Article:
On any given night at the Kennedy Center for the Performing Arts, you might see the resident National Symphony Orchestra in the 2,500-seat Concert Hall; a straight drama or classic farce in the 1,200-seat Eisenhower Theater; and a Broadway musical, Kabuki spectacular, or big name ballet company in the 2,300-seat Opera House (that is, when the Washington Opera is not in residence). Philip Johnson’s steeply canted and gracious Terrace Theater, a gift from the nation of Japan, is an intimate venue of fewer than 500 seats, ideally suited for experimental or cult-interest productions, specialty concerts, and showcases. In the even smaller Theater Lab, designed to accommodate the avant-garde and cabaret, the semi-improv comedy whodunit Shear Madness has been in residence for nearly three decades.
The smallest venue, the KC Jazz Club (actually just the Terrace-level gallery, tricked out cabaret-style) is open only on weekends but hosts such first-rate groups as the Roy Hargrove Quintet and the Chick Corea Trio. It also presents cutting-edge discussions on quintessential jazz moments (Roots’ pianist Ray Angry conducting a reimagining of Sarah Vaughn and Clifford Brown’s 1954 recording), Washington jazz traditions (NPR’s now-25-year-old “Jazz Piano Christmas”), and some startling one-chance double-bills such as the Branford Marsalis Quartet with the Terrance Blanchard Quintet or classical star Jeremy Denk and Kennedy Center Artistic Director for Jazz Jason Moran.
And the Family Theater in the lobby level is one of the most up-to-date venues in the complex—the setting for musicals, folk music, all-ages pops concerts by the National Symphony Orchestra, and even educational (disguised as sci-fi) plays.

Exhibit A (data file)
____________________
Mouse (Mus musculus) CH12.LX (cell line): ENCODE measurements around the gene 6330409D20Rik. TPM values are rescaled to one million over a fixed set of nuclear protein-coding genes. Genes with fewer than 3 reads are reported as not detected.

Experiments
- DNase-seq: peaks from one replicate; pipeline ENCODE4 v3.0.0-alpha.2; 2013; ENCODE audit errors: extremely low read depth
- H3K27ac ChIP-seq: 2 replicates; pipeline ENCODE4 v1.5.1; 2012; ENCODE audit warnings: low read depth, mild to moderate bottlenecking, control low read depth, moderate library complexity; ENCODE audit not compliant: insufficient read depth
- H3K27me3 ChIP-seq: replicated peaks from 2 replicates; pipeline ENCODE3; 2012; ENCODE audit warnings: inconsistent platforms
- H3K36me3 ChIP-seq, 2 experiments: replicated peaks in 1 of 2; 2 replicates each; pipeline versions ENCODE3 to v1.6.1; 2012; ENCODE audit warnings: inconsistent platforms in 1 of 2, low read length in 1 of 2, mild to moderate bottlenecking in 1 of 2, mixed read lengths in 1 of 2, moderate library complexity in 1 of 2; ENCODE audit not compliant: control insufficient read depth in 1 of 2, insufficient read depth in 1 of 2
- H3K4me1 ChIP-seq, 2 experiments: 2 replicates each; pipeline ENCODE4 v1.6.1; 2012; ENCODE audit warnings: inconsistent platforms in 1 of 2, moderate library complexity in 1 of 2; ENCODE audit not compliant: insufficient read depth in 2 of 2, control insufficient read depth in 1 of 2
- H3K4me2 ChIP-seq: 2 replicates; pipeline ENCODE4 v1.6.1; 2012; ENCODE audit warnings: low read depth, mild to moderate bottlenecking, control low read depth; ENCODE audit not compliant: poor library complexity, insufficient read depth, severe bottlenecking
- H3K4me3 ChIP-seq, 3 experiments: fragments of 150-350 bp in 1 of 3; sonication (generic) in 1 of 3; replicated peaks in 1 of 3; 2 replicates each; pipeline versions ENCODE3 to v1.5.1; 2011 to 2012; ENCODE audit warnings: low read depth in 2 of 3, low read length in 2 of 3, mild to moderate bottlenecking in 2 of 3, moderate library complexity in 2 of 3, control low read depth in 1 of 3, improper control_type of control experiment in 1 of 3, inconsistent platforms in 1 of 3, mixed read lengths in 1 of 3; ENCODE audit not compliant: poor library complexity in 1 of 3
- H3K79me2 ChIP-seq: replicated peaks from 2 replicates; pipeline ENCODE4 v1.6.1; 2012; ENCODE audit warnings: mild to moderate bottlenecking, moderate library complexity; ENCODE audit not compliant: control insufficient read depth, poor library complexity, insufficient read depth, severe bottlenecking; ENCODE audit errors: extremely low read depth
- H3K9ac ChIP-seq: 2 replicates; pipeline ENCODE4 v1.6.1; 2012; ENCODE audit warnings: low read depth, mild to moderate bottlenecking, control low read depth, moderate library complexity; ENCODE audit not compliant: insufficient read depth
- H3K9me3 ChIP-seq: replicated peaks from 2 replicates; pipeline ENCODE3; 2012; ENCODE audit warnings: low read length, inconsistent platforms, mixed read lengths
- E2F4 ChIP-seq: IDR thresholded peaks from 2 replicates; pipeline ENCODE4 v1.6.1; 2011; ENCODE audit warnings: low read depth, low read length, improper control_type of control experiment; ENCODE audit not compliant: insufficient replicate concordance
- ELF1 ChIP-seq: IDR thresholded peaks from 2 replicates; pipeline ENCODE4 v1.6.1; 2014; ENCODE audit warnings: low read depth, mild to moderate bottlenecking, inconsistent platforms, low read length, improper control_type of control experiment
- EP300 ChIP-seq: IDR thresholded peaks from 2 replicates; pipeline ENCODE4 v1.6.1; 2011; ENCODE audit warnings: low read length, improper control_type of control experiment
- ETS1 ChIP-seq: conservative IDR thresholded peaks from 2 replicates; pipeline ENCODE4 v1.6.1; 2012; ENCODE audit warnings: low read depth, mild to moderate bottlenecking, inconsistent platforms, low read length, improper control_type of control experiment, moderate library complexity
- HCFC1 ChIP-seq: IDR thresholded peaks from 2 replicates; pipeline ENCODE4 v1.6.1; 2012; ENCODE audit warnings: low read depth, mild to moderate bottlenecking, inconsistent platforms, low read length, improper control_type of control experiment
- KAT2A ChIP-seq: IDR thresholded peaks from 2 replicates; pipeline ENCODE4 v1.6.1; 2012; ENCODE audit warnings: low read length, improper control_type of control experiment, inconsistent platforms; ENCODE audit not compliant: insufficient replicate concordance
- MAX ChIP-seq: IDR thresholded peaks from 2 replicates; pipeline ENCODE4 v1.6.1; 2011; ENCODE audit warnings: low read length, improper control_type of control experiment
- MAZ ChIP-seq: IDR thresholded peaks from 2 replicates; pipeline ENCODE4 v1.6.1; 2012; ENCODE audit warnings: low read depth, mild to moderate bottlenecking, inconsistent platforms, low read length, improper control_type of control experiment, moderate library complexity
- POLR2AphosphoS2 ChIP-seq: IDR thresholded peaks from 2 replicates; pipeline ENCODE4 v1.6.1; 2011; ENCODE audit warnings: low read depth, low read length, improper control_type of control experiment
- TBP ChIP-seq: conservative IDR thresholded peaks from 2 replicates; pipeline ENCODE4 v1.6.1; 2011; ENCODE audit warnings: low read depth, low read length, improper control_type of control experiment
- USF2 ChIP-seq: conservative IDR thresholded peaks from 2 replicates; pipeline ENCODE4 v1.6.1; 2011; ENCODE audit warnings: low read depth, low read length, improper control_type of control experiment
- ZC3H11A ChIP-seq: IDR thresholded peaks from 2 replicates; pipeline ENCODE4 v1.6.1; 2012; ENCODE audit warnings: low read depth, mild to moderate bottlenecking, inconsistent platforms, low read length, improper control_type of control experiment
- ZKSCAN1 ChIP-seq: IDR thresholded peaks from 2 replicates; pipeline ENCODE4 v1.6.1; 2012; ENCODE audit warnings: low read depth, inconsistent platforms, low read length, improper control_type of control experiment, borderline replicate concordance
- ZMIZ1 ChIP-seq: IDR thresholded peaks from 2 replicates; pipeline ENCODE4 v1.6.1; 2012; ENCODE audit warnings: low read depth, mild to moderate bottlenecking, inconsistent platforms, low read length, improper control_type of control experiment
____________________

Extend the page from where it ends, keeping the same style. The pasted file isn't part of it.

Perhaps most remarkable, however, is the Kennedy Center’s gift to music lovers: the free Millennium Stage, which provides national and top local acts in an indoor venue at
6 p.m. every day of the year, usually in the 630-foot-long Grand Foyer (which, as docents love to point out, could easily cradle the not-quite-555-foot Washington Monument, though it might bust out part of the ceiling) but occasionally in the Theater Lab. The Kennedy Center is at Virginia and New Hampshire Avenues NW, next to the Watergate; the closest subway station is Foggy Bottom, and the center operates a free shuttle from the station. For tickets and information, call 202-467-4600 or visit the website.
For more information on nightlife in our nation’s capital, check out The Unofficial Guide to Washington, D.C. by Eve Zibart, Renee Sklarew, and Len Testa.
Outside photos of Kennedy Center for the Performing Arts: Carol M. Highsmith [Public domain], via Wikimedia Commons
Grand Foyer of Kennedy Center for the Performing Arts: By Farragutful (Own work) [CC BY-SA 3.0], via Wikimedia Commons